On Monday, Romney gave a much-touted foreign policy speech. Here is the headline from a piece by Rick Ungar, “The Token Lefty” on Forbes:

“Lies and Reversals” is certainly what that speech entailed. Ungar listed as a lie Romney’s claim that Obama has not signed any new free-trade agreements in the past three years. But Obama signed agreements with South Korea, Panama, and Colombia a year ago. So, Romney told a bold-faced lie.

But Ungar, a liberal writer whose audience is numbered only in the thousands and not the millions the networks attract, makes a more important point about Romney’s foreign policy speech, one that should be important to all Americans. Remember when Romney said the following in his “47%” speech (highlight mine):

I look at the Palestinians not wanting to see peace anyway, for political purposes, committed to the destruction and elimination of Israel, and these thorny issues, and I say there’s just no way. So what you do is, you say, you move things along the best way you can. You hope for some degree of stability, but you recognize that this is going to remain an unsolved problem…and we kick the ball down the field and hope that ultimately, somehow, something will happen and resolve it.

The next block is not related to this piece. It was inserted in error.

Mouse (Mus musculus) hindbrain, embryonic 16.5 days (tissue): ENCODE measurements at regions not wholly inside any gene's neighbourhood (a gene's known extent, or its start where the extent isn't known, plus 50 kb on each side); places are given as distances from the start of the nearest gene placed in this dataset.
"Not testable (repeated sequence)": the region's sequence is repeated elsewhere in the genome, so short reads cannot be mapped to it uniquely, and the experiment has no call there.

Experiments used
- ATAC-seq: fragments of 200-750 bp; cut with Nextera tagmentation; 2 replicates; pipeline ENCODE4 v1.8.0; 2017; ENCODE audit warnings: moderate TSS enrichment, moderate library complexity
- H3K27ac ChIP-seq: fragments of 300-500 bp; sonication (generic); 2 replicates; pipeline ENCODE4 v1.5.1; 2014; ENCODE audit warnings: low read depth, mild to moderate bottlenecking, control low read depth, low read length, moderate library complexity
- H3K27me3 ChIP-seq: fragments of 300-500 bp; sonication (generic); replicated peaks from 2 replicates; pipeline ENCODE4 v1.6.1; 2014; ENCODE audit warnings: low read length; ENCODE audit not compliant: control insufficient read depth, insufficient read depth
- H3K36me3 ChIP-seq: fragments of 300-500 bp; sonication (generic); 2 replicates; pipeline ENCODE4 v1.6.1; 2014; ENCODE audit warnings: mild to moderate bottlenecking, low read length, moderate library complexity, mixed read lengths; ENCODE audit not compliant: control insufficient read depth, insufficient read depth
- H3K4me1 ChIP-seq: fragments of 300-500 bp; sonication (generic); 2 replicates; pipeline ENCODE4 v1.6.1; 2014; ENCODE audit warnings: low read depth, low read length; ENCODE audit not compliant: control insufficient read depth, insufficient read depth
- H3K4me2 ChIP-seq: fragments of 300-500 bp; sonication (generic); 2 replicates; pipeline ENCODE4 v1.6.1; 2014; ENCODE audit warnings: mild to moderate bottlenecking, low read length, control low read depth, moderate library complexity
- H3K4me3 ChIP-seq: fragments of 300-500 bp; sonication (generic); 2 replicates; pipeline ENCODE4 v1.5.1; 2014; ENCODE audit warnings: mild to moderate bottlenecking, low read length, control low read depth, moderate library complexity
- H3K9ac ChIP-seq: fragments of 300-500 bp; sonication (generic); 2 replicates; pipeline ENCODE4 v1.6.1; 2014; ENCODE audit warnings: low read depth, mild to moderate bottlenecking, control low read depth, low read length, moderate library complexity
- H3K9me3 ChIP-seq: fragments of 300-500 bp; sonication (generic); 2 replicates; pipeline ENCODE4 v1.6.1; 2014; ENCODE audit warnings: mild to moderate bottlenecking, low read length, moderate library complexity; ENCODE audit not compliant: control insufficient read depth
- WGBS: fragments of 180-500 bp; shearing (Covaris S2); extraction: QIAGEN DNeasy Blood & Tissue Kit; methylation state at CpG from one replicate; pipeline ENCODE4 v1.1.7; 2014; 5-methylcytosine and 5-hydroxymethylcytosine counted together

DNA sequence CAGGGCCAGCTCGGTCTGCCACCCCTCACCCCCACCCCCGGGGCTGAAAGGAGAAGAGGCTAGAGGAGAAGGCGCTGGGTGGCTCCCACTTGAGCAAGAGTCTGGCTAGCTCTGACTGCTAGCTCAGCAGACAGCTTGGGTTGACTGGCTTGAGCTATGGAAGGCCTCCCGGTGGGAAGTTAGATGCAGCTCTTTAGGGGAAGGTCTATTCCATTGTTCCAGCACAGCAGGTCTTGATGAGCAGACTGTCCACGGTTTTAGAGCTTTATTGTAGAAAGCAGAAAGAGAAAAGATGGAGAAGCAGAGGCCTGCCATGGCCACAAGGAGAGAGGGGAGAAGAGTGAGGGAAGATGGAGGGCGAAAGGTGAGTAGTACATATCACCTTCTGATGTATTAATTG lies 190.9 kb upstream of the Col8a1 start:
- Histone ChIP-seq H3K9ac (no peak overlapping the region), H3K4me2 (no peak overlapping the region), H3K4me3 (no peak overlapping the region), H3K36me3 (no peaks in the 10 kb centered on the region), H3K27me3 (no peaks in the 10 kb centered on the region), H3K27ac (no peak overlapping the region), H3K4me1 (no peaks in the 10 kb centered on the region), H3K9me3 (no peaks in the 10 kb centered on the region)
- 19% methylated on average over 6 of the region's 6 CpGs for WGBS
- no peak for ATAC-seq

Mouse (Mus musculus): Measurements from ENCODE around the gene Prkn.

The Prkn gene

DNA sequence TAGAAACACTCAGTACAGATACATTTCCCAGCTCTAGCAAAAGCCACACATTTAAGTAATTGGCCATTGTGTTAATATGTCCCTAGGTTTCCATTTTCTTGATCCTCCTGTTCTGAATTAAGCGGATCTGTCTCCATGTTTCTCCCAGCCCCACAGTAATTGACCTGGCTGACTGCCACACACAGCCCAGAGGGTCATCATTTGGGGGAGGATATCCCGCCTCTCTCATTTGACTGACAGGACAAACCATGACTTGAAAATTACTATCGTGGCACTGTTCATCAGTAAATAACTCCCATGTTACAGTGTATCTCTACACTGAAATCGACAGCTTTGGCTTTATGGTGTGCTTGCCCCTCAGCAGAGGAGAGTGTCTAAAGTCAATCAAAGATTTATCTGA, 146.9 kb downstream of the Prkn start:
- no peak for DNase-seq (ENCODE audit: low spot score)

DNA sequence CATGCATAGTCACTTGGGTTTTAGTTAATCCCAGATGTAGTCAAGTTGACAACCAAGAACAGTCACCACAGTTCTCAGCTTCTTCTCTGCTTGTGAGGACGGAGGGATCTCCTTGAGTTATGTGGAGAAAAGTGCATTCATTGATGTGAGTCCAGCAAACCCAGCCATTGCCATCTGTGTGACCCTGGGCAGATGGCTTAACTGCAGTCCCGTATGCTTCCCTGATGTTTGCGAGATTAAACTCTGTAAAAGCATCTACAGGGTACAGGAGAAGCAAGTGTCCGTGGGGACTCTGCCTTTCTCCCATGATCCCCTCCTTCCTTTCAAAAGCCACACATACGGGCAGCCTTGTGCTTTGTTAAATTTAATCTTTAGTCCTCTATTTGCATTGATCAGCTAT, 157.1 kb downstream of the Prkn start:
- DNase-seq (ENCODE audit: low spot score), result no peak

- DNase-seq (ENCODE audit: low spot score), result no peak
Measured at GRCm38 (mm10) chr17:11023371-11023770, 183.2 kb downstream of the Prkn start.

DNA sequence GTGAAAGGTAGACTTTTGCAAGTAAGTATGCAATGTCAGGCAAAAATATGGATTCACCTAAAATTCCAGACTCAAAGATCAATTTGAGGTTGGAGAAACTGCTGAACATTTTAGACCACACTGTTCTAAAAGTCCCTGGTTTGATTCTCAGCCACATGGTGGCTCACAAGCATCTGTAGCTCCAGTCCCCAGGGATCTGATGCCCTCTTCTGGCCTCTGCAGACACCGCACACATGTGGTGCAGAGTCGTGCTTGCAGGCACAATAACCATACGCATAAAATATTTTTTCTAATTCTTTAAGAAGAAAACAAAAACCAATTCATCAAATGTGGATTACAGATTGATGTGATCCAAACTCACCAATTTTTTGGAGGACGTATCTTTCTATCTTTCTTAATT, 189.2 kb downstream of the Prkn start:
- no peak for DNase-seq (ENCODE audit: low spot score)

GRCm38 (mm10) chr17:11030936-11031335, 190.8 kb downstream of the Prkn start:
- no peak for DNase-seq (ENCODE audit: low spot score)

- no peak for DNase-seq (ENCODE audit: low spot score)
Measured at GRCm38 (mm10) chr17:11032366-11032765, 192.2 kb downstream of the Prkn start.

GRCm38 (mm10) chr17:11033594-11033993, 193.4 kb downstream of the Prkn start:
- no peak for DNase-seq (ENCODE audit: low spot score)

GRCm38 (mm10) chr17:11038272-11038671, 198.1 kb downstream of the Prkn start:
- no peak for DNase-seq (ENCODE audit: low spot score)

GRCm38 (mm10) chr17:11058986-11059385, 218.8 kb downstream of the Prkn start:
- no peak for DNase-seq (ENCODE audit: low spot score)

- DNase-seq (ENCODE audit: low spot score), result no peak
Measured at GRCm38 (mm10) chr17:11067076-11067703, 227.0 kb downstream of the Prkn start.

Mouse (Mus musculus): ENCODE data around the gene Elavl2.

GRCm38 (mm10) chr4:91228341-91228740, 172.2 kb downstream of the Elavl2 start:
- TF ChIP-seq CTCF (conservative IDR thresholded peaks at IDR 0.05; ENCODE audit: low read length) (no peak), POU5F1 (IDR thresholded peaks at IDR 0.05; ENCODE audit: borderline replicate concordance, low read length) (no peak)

Hope. Passivity. Romney’s statement, for which he received some criticism when it was revealed, announces hope and passivity as his strategy on those “thorny issues” in the Middle East.

Yet on Monday, Romney criticized Mr. Obama this way: